Just as the European vehicle-makers are advancing in India, General Motors is reducing its Indian presence in response to low demand for its Chevrolet brand. Back in March it announced that its Halol plant in Gujarat, north-west India, would close at the end of April. GM has been in talks to sell the plant to its Chinese partner SAIC, which IHS’s Vangaal expects to use it as a springboard to its own market entry using its MG brand. However, IHS Markit’s Gaurav Vangaal believes that would require developing a new car for India. “They don’t have vehicle that will work,” he says.
GM has been wracked by the same problem that has afflicted other automakers: if you want to challenge the might of Maruti Suzuki (which managed to take over 50% of the passenger car market in January, following successful recent new model launches) you need a car developed in India for India. GM’s Chevrolet brand saw its India sales plummet by 20% last year to just 28,949.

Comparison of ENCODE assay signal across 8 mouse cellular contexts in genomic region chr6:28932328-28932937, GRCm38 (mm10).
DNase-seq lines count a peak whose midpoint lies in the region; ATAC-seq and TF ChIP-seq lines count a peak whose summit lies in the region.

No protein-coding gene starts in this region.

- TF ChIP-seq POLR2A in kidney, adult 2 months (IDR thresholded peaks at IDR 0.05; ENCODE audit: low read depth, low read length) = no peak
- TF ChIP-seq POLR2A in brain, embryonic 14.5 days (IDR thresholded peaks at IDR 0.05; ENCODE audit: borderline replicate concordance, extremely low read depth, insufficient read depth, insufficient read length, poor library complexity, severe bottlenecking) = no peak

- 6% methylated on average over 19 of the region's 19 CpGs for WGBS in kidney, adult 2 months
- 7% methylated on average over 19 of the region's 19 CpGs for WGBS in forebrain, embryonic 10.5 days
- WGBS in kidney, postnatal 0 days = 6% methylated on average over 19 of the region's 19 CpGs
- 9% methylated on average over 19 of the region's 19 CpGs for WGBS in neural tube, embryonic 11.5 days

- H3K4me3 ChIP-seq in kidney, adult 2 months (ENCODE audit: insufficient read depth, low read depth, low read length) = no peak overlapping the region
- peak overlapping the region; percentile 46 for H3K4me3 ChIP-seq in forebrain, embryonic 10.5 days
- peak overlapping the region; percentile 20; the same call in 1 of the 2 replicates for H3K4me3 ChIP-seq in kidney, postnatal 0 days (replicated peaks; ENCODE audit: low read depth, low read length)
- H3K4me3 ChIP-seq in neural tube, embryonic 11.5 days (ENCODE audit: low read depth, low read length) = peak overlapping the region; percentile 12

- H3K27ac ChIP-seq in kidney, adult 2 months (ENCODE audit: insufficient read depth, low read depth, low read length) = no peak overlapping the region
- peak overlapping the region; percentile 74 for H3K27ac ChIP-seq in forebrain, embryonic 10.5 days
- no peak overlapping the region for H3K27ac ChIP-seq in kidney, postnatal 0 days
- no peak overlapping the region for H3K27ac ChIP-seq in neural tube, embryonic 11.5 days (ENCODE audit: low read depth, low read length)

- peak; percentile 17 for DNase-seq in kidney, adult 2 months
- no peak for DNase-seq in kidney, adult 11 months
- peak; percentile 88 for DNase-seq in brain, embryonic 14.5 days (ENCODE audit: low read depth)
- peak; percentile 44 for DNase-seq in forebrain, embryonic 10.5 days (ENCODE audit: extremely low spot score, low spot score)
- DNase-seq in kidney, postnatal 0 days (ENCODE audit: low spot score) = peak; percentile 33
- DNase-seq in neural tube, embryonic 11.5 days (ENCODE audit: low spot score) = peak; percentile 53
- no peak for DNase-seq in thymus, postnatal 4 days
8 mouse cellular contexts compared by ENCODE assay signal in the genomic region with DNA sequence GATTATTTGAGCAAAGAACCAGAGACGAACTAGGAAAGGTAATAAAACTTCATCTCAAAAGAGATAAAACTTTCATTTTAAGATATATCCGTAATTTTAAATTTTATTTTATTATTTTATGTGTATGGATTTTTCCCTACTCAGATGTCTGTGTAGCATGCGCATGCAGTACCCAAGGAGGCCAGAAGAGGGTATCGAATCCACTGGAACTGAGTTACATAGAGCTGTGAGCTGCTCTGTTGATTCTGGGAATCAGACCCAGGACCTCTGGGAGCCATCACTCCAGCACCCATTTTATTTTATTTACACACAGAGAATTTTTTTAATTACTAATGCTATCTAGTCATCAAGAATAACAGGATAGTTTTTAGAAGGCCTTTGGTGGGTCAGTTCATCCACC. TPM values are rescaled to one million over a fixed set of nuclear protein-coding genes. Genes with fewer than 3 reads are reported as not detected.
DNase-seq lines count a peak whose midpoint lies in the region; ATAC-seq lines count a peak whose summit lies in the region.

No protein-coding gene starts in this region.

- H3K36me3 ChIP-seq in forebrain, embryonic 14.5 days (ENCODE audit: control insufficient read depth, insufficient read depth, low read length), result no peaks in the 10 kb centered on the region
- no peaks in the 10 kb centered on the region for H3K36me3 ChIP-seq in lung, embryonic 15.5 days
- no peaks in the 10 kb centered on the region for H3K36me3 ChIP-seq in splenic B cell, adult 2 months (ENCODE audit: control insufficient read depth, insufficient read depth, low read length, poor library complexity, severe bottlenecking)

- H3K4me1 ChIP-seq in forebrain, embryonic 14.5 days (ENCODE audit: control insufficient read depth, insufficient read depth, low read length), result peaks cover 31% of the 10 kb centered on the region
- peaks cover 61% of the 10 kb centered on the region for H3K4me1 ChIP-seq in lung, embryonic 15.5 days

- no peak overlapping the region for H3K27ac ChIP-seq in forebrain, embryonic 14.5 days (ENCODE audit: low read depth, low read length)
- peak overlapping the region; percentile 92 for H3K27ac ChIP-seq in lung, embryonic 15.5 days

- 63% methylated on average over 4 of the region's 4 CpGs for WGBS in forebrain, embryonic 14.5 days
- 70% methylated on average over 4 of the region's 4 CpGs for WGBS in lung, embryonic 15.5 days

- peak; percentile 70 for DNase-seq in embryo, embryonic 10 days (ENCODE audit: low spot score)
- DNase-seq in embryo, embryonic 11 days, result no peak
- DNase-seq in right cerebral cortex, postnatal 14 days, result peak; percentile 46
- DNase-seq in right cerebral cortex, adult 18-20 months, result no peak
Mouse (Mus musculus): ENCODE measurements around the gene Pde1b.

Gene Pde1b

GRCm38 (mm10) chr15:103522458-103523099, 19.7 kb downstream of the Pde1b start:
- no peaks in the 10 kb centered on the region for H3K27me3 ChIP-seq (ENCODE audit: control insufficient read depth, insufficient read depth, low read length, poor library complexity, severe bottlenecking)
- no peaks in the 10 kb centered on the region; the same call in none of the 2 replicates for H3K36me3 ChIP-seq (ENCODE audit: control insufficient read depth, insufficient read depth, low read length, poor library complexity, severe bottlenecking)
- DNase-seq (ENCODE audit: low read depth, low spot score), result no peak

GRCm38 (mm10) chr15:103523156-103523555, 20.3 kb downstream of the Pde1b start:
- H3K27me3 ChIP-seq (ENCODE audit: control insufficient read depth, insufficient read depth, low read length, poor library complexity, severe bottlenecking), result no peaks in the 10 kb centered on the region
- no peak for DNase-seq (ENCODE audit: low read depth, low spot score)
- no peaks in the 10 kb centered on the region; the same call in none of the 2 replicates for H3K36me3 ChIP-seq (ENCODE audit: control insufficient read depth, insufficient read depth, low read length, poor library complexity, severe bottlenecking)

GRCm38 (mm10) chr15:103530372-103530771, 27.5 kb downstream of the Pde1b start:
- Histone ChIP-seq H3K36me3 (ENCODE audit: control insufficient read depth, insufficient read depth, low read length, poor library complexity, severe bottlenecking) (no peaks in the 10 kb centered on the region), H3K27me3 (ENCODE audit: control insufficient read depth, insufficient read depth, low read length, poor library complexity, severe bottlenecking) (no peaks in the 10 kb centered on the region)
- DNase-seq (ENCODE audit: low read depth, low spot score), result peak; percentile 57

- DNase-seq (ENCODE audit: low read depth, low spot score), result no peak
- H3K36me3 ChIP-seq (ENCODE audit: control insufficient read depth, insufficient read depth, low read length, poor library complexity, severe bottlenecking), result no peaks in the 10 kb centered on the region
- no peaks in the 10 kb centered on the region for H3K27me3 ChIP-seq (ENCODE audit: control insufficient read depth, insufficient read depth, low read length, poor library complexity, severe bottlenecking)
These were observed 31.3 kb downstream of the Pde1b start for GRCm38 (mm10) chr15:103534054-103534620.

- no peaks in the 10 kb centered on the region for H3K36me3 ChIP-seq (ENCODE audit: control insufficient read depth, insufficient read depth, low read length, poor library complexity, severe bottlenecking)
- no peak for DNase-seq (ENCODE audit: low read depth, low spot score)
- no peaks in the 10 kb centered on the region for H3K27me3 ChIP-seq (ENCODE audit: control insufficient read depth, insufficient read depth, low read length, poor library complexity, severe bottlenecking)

However unlike in Europe, Russia and Indonesia, GM will retain a manufacturing base in India with its 170,000-capacity Talegaon plant near Pune. There it makes smaller cars like the Spark, Beat and Sail, and is about to start production of a new Beat for export markets such as Latin America.
Dealing with spare capacity